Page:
As you may have already heard, this past Sunday Mark Zuckerberg’s Twitter and Pinterest accounts were hacked by hackers going by the name of OurMine Team. It seems that the 2012 LinkedIn breach was a great contributor to the hacking because they seemed to have gotten Zuckerberg’s password from the LinkedIn database.

A message sent from the Twitter account read, “Hey, [Mark Zuckerberg] You were in Linkedin Database with the password ‘dadada’! DM for proof..” His big mistake was reusing the same password for more than one account.

Another major hack that occurred this past Tuesday morning was the official NFL Twitter account hack. Peggle Crew (the hackers) had sent out a message that read, “We regret to inform our fans that our commissioner, Roger Goodell, has passed away. He was 57. #RIP”. This statement was quickly denied by NFL Spokesman, Brian McCarthy who sent out a tweet stating that the account had been hacked and that Roger Goodell “is alive and well.”

A Peggle Crew member told Tech Insider that they had gotten the social media information from an employee’s email where the account password was located.

Going back to the 2012 LinkedIn hack, it was recently revealed that the hack had actually compromised 117 million LinkedIn IDs as opposed to the claim of only 6.5 million IDs released at the time of the hack. It was also discovered that the IDs were up for sale in the dark market known as TheRealDeal.

With all the hacking, it is crucial for everyone to do their part in protecting their account. Here are some tips to take into consideration:

  •      DON’T reuse a password.
  •      Make your passwords long.
  •      Use upper and lower case letters with special characters.
  •      Avoid full words.
  •      Use two-factor authentication where a code is sent to you after entering your password.
  •      Choose difficult security questions and/or make up answers only you will remember.
  •      DON’T share your passwords with anyone.
  •      Use a password manager to safely keep track of your passwords.

Hackers and Viruses and Spyware Oh My!

“LastPass Sounds Breach Alert -Passwords, Reset Questions Now at Risk, Experts Warn”

“Millions More Affected by OPM Breach – Estimated Victim Count Expands to as Many as 14 Million”

– – Data Breach Today

Maybe you have seen the latest data breaches in the news. The headlines should read “Hackers and Viruses and Spyware Oh My!”  There seems to be a new attack weekly whether it is a business, government organization or media outlet.  It should not be a shock then, to learn that internet crimes are on the rise.These crimes include identity theft, credit card fraud, scams, computer crimes, spam, malicious links/viruses/codes/programs, and, of course hackers.

Statistics

  • Who is being breached?  – Information is Beautiful keeps an ongoing list of the companies that have experienced data breaches including the number of people impacted as well as the type of breach and number of files taken or compromised.  The numbers are astounding.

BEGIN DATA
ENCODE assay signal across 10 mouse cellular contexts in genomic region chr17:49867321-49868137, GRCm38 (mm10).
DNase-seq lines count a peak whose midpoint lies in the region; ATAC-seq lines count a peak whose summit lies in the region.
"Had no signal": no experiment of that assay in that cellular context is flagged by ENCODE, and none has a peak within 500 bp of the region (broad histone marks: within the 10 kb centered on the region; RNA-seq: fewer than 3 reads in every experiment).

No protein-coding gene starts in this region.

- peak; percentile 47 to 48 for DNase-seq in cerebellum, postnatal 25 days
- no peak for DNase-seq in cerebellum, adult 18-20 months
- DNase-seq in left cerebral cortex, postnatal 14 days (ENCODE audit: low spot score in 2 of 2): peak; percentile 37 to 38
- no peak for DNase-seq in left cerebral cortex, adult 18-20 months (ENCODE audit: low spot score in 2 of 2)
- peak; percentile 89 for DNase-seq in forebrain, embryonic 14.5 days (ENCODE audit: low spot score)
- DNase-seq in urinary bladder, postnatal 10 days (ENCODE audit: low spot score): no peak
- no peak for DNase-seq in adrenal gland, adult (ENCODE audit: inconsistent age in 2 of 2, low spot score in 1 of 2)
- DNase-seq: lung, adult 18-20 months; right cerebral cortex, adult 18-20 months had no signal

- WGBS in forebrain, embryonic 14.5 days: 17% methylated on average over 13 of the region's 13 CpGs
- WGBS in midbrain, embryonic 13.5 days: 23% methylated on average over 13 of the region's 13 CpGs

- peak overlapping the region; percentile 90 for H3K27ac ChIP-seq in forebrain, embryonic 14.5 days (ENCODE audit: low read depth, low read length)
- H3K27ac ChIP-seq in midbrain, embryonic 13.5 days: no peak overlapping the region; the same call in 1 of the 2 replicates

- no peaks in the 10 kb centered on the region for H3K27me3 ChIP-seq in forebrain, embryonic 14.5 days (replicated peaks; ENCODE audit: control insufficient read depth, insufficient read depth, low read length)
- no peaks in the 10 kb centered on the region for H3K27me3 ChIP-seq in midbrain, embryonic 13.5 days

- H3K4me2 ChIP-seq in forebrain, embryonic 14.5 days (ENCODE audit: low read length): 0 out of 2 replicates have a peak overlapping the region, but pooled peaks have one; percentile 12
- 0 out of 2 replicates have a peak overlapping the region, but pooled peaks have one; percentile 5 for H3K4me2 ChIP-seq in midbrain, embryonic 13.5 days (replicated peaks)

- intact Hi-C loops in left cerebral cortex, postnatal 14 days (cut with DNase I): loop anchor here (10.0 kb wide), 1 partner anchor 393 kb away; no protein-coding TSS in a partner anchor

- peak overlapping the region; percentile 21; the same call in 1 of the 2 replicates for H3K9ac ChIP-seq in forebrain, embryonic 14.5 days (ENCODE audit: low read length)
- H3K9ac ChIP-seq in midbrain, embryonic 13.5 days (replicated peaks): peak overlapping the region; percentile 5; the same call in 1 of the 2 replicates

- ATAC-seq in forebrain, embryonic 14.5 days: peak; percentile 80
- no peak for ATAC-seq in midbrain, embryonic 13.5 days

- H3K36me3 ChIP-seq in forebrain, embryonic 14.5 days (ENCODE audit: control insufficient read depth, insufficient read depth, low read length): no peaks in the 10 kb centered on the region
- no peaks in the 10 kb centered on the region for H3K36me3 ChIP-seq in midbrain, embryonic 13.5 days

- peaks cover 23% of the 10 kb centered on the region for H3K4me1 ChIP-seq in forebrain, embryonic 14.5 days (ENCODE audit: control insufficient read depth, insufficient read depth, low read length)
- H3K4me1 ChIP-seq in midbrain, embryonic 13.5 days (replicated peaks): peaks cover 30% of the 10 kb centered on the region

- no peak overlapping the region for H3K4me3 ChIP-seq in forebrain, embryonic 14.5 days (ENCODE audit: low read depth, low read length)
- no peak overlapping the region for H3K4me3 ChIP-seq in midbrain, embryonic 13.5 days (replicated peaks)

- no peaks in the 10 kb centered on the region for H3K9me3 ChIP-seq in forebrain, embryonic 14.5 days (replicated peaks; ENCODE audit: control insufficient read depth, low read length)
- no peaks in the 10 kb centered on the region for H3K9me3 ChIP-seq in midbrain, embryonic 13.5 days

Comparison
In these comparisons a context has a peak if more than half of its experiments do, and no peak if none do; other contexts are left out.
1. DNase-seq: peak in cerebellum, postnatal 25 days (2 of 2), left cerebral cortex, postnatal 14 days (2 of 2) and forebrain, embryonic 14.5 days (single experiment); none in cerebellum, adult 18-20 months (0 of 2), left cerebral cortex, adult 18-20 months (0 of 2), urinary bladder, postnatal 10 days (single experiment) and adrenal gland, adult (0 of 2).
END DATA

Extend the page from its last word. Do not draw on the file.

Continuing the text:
• The Latest Norton Report indicates that global price tag of consumer cyber crime is a staggering $113 Billion annually, with the cost per cyber crime victim up 50 percent.
  • Cyber crime has no boundaries despite the large number of victims is concentrated in Russia (85%), China (77%), South Africa (73%), the annual number of victims has been estimated in 378 MILLION producing the major price tag of consumer cyber crime in USA ($38 BN), Europe ($13 BN) and China ($37 BN). (Source: Security Affairs)

Who is Attacking?

  • Experimenters and vandals-also called “script kitties” going after the notoriety and in it for the challenge (bragging rights)
  • Hactivists- believe they are vigilantes fighting for a cause
  • Cybercriminals- for profit (have lots of money and commission custom software and Trojans to use towards small businesses who don’t have as much protection with a lot to lose)
  • Information warriors-spies; going after Departments of Defense organizations of nations  (Source: Lawgical)

Tips for Data Security

  • In terms of thefts of data, files and hardware (like laptops, smartphones etc.) there are a couple of tips including: secure and encrypt critical data and only have a cleaning crew come while you are present and keep track of who is visiting your website.  In addition, keep domain and hosting in the owner’s name not the IT Director’s name in case of termination or that person leaves for another position.
  • To combat malicious codes and viruses use strong antivirus and malware programs on all computers and smartphones. Keep all programs and applications up-to-date in order to have the latest security installed.  Use security systems or Managed Security Services for large storage needs.